We managed to get hold of artistic director and curator James Elphick from Guerrilla Zoo to talk about the third installment of Modern Panic just before his busy week ahead.
Could you explain the concept surrounding the Modern Panic series in further detail.
Modern Panic is loosely based around an art movement started in Paris in 1962 formed by cult film maker Alejandro Jodorowsky, Fernando Arrabal & Roland Topor.
Inspired by and named after the god Pan, and influenced by Luis Buñuel and Antonin Artaud’s Theatre of Cruelty, the group concentrated on chaotic happenings containing performance art and surreal imagery, designed to be shocking, as a response to surrealism becoming petite bourgeoisie and to release destructive energies in search of peace and beauty. For this series of exhibitions I am displaying work which has a resonance in the viewer, whether that is a good or a bad one, it’s designed to provoke a reaction that can’t be found in most regular art exhibitions.
When curating the show were there specific artists or art mediums you wanted to cover and why?
I prefer to showcase all mediums and forms of art, newcomers alongside established artists. There are artists that I admire and invite to take part in the exhibition but I also create an open call to all international artists to submit work. This year we had an overwhelming response and it took many months to whittle the talent down to the last few finalists. This year I particularly wanted this year to showcase live art’s practitioners and have created a short series of riotous live art’s evenings as part of the exhibition – The Panic Sermon’s will take place at the opening event, on Tuesday 27th Nov and Sunday 2nd Dec. Details can be found here www.guerrillazoo.com/
What would you say are your top 3 pieces attendees should take a look at and why?
Brion Gysin’s Dreamachine
– A stroboscopic flicker device which induces the most amazing visual hallucinations. Inspired people such as William S Burroughs, Aldous Huxley & Kurt Cobain. Gysin believed that by offering the world a drugless high the invention could revolutionize human consciousness.
– For over 38 years Charlie has been imprisoned, 33 of those in solitary confinement. Contrary to popular belief, Charlie has never harmed anyone outside of the prison walls. He has never taken a life. His sentence has been repeatedly extended for fighting the system. He’s main release is through his art which is a powerful reflection of his surroundings and life. We are very lucky to have some of his work to display.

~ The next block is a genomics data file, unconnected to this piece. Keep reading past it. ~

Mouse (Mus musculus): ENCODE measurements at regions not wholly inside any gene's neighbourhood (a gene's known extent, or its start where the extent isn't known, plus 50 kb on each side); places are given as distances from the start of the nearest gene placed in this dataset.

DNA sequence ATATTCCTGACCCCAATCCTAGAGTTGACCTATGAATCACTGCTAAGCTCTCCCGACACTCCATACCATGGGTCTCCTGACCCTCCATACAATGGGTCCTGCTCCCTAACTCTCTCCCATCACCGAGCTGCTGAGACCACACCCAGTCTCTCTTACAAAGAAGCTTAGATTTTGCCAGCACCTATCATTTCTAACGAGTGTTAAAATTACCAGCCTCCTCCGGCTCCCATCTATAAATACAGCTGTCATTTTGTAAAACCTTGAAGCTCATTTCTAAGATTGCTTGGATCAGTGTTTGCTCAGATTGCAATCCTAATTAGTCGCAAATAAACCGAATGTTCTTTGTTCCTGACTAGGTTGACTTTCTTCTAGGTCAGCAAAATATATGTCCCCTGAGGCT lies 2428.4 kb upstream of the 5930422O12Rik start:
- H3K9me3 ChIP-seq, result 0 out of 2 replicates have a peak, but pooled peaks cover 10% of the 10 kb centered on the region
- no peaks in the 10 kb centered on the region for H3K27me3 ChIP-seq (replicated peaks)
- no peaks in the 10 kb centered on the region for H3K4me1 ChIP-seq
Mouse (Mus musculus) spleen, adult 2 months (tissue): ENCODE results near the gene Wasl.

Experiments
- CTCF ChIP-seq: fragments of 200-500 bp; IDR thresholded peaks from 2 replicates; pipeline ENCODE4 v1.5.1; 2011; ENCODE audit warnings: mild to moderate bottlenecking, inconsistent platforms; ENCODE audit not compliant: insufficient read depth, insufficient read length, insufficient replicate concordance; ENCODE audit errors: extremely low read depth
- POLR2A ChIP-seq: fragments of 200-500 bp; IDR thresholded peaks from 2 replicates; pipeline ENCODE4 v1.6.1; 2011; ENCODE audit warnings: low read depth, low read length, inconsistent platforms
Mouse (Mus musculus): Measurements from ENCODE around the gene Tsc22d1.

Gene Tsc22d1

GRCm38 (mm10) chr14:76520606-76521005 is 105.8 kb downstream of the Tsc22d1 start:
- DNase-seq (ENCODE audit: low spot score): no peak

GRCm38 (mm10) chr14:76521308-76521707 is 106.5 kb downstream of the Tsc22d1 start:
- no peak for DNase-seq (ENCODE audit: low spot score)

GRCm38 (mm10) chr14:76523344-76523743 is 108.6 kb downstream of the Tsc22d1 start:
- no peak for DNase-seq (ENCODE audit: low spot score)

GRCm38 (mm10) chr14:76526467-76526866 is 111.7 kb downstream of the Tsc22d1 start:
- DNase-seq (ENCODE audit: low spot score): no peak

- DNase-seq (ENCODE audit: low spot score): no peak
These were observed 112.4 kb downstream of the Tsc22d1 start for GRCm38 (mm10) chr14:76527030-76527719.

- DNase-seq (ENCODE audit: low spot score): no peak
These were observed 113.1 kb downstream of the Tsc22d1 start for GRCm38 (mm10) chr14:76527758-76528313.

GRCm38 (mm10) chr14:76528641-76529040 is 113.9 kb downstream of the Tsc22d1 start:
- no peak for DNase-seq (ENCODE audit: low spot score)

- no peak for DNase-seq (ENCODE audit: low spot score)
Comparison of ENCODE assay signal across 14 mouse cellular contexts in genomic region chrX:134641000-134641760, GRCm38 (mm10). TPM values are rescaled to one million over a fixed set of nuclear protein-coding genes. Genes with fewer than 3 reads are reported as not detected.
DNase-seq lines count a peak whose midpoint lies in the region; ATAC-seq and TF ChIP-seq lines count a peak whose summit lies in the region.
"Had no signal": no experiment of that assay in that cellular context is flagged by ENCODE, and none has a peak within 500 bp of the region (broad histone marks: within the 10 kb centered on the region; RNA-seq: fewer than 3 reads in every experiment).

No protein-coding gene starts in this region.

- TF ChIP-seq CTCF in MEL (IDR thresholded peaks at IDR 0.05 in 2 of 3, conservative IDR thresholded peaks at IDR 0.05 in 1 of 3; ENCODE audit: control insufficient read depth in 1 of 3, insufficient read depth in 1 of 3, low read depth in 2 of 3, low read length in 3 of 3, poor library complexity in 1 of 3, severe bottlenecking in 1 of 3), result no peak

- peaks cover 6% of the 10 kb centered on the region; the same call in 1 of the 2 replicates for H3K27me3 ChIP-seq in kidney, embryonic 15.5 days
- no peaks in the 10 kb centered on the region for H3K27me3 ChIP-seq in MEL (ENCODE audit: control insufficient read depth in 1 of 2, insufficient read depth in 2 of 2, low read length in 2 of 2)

– An Amsterdam based artist who creates wonderfully crafted character based sculptures. The sculptures are mostly made of a compilation of organic materials such as bones, insects and plants and are heavily influenced by folklore and mythology.
Are there any pieces in particular that you think really push boundaries in the art world today?
I’ve designed the exhibition to connect with the individual, some of the pieces I would consider very powerful and boundary breaking, to others the same piece might not have the same effect. It’s a very personal provocation. Who is to say what is good and what is bad art other than the viewer themselves. This itself mirrors only what that individual finds acceptable and pleasing to their soul.
What type of audience would you say the Modern Panic series is directed at?
The exhibition is aimed at everyone, although some of the works might be for those of a certain age, it is designed to be accessible to anyone who is open to something a little unusual.
As Modern Panic is a very surreal collection of work, what would you say was the best was to approach the exhibition?
The best way to approach the exhibition is with an open mind and heart and see which works make your spine tingle or your head swoon or you eyes turn!
Sum up the series in 3 words.
Psyche Exploding Art!
The Modern Panic 3 exhibition based at Apiary Studios is open from Friday the 23rd of November from 6pm-10pm (press and tickets only) and then open to the public from the 24th – 2nd from 11am till 8pm daily.